Gesturing at the tree-dotted mountain slopes visible from the Sataf outlook point on Tuesday morning, nature conservationist Amir Balaban likened the expansive natural barrier to the colossal “Wall” separating the Seven Kingdoms from the wildlings in HBO’s Game of Thrones.
“This is like where the northerners might be spilling into these beautiful areas – this is basically the border, the red line,” said Balaban, urban nature coordinator for the Society for the Protection of Nature in Israel. “We’re doing all we can to prevent spillage into this beautiful area.”
The “spillage” in question refers to 1,800 hectares worth of residential construction planned for the Jerusalem Hills – the portion of the Judean Hills just west of the city’s bounds.
On Tuesday, green groups and other partners launched “The Covenant to Strengthen Jerusalem,” which aims to combat eight different building programs that they say would “devastate” the Jerusalem Hills.
Led by SPNI, the team campaigning against the plans includes Keren Kayemeth LeIsrael- Jewish National Fund, Green Course, Life and Environment, the city of Mevaseret Zion and the Mateh Yehuda Regional Council, as well as other planning, social and economic experts.
“There are many building reserves within the city; it is possible to meet residential demands without destroying the mountains and open areas surrounding the city,” the organizations said in a joint statement.
“These programs should be canceled and the city should be strengthened from within.”
The first of the eight plans the environmentalists are combating is the Bat Harim program for Tzur Hadassah – a 1,450-hectare Israel Lands Authority plan. Tzur Hadassah is a small community located about halfway between Jerusalem and Beit Shemesh in the Mateh Yehuda region, just inside the Green Line.
The second plan is that of Har Harat, another ILA project, which encompasses 160 hectares.
In both cases, the environmental organizations argued, the programs have advanced by circumventing typical local and district committee approval processes.
The environmental groups are also fighting against the construction of the Western Ring Road – a highway slated to span 8 km. from Motza to the planned interchange at Nahal Refaim. According to the plan, the road would pass along the eastern slopes of the Har Harat neighborhood, continue on a bridge over Nahal Sorek to the planned neighborhood of Ramat Hadassah, and head through a tunnel under Reches Lavan, an area just west of Jerusalem’s southernmost points.
Bat Harim, Har Harat and the Western Ring Road are the main focal points of the environmental opposition, the groups said. According to the organizations, these programs are being promoted in stark contrast to planning policy, which has called unequivocally for the internal strengthening and development of Jerusalem.
Colossal neighborhoods would replace nature reserves, forests and parks, requiring millions of shekels from state budgets for urban planning, the groups argued.
“The right hand of the government does not know what the left hand is doing,” argued SPNI vice president Nir Papay at the covenant launch event in Ein Kerem, which followed the visit to Sataf.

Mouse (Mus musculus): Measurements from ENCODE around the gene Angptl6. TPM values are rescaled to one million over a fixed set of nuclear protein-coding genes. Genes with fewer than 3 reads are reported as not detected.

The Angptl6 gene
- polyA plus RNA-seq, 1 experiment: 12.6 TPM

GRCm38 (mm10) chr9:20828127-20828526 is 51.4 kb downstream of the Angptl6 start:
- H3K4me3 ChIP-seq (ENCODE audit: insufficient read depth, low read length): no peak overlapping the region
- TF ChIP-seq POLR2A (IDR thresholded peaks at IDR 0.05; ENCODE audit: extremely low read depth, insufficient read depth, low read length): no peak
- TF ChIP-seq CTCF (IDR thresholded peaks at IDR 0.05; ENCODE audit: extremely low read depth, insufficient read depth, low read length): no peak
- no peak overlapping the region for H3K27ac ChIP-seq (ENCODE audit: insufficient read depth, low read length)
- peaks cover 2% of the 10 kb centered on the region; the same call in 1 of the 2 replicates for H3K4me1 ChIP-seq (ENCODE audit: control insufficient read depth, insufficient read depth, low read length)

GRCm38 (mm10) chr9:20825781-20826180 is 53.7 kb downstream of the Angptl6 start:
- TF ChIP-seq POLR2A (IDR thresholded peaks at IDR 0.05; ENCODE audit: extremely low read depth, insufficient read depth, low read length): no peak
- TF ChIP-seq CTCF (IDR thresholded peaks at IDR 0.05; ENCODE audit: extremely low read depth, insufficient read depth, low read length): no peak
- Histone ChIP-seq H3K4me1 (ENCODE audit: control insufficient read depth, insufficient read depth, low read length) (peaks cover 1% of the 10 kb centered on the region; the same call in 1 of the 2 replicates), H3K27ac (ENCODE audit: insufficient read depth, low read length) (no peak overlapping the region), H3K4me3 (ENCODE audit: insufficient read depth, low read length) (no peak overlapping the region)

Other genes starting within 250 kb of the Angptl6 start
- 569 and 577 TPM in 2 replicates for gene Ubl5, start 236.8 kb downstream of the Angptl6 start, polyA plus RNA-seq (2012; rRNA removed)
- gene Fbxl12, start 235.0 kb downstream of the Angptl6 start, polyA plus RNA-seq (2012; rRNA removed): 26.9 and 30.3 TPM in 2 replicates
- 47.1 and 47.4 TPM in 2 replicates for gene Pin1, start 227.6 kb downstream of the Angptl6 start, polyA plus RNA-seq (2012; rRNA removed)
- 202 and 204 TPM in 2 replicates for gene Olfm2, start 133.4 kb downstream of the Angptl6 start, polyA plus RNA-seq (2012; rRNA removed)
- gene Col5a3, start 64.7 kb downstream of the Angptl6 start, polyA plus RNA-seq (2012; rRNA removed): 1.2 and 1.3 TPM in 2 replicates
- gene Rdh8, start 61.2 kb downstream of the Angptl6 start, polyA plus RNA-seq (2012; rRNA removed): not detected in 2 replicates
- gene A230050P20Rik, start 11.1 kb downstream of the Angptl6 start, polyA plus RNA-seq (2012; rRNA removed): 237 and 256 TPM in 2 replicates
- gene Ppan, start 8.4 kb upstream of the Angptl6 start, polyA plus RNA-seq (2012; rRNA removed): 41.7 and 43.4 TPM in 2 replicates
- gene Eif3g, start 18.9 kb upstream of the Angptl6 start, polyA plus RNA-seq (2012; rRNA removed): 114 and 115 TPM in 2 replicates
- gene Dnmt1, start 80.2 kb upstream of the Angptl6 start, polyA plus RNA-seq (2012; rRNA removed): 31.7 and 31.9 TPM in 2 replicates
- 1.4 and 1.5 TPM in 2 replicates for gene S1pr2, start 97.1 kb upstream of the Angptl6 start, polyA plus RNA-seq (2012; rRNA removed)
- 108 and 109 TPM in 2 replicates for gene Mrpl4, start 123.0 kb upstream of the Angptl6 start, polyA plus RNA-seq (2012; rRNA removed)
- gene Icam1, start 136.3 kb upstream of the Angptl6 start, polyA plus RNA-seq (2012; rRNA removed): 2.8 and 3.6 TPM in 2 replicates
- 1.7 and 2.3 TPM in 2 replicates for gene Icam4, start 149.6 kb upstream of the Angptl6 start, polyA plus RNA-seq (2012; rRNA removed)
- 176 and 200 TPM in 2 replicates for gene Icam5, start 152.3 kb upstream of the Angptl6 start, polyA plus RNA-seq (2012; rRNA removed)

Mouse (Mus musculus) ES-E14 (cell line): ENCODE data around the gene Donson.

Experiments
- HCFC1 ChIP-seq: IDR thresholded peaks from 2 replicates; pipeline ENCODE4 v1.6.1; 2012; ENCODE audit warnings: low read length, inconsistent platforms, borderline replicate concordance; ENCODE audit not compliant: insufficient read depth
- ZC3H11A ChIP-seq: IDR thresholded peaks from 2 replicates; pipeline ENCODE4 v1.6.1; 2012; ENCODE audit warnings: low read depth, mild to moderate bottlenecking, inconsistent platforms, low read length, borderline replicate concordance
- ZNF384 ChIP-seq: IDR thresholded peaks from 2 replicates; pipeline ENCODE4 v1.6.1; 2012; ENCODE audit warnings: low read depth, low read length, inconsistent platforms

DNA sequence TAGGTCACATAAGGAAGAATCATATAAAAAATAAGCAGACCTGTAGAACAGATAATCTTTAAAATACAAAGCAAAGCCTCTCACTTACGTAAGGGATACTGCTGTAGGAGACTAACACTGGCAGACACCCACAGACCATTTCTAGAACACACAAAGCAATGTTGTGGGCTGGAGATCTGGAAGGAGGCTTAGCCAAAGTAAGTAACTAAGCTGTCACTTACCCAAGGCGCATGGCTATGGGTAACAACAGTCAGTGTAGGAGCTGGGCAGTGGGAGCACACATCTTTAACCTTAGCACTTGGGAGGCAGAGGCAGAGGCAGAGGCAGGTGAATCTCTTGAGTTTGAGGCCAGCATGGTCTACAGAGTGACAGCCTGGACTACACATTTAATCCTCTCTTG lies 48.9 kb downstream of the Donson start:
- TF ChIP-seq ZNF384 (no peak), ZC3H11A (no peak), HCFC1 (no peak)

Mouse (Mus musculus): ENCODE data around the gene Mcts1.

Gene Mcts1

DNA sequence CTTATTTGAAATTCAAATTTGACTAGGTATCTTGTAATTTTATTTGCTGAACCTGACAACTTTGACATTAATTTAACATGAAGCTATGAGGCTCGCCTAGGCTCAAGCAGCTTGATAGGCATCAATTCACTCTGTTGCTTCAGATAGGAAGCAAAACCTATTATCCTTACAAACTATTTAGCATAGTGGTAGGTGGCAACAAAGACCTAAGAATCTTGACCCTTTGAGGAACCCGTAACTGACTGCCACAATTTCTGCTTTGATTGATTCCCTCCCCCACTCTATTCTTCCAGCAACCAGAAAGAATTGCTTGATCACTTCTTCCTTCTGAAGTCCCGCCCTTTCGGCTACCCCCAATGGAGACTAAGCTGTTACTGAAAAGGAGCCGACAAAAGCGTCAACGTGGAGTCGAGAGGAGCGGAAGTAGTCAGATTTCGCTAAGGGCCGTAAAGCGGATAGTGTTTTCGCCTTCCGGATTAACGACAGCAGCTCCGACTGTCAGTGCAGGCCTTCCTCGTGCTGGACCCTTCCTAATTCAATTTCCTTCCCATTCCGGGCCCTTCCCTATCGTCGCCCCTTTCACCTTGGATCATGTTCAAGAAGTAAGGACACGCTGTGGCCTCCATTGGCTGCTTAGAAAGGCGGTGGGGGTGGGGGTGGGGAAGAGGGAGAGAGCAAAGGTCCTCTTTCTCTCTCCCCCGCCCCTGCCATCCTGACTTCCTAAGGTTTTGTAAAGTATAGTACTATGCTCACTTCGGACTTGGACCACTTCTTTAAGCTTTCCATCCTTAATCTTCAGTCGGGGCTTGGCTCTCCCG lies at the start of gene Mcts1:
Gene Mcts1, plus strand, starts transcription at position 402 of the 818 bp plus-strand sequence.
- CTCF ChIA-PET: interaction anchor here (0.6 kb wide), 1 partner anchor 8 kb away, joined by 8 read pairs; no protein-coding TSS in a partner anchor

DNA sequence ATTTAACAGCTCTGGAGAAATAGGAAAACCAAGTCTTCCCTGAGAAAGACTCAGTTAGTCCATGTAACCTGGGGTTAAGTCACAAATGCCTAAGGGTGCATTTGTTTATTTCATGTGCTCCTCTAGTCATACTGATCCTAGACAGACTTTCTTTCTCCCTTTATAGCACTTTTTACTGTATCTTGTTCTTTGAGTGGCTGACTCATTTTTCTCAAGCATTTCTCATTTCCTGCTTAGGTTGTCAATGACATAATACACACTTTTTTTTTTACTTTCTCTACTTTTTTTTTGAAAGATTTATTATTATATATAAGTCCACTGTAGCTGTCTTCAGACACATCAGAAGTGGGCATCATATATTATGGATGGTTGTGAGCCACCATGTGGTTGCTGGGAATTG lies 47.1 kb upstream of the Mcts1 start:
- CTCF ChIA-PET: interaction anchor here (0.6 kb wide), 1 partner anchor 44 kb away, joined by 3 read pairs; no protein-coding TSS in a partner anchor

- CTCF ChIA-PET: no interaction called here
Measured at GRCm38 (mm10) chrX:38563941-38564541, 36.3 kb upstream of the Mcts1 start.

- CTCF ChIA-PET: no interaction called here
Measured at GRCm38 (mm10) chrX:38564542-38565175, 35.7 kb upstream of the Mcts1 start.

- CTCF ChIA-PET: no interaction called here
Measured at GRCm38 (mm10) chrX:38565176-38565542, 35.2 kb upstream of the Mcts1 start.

Portions of the government are advancing expansion construction plans such as these, while others are encouraging nature conservation and protection of open spaces, Papay said.
“The Jerusalem Hills are once again recruiting us to save them,” said Yael Elishar, planning coordinator for SPNI in Jerusalem.
So expansive are the Bat Harim and Har Harat plans that they would respectively bring about 15,000 and 10,000 apartments to the Jerusalem Hills, she explained.
The fourth plan on the environmental groups’ list involves Reches Lavan, where the Construction Ministry has launched building plans in an 83-hectare area. The fifth plan is a 24-hectare ILA expansion of Moshav Ora, located in the Mateh Yehuda Regional Council just northwest of Reches Lavan.
Environmental groups are also objecting to a 31.5-hectare Construction Ministry program near Hadassah University Medical Center in Ein Kerem, as well as a 37-hectare ILA program at Mitzpe Naftoah in Jerusalem’s north.
The eighth and final plan is the ILA’s 26-hectare Hamagresa plan, which is a smaller project adjacent to Har Harat.
From economic, social and environmental perspectives, moving forward with the plans could only be harmful to members of the public, the green groups argued, saying that to bring the plans to fruition, urban development funds would be directed outside of Jerusalem at the expense of revitalization programs within the city.
Meanwhile, the apartments in the projects would not contribute to lowering housing prices, as the infrastructure development required for their construction would make the residences themselves expensive, the organizations said.
They added that the plans would interrupt the ecological continuum in the Jerusalem Hills west of the city, which is a habitat for animals, trees and other plants unique to Israel.
As an alternative to these projects, the organizations stressed that planning officials should be prioritizing residential expansion programs within Jerusalem. There is a reserve pool of about 100,000 potential new housing units within the municipality’s bounds, of which at least 60,000 should be realized, they said.
Back at Sataf, Balaban argued that rather than strengthening the country’s capital, the Jerusalem Hills construction projects would all but “dismantle” the city.
“Now the big moment has come,” he said.
Turning once again to Game of Thrones, he added, “We have prepared the dragons. We will do everything to preserve this natural area.”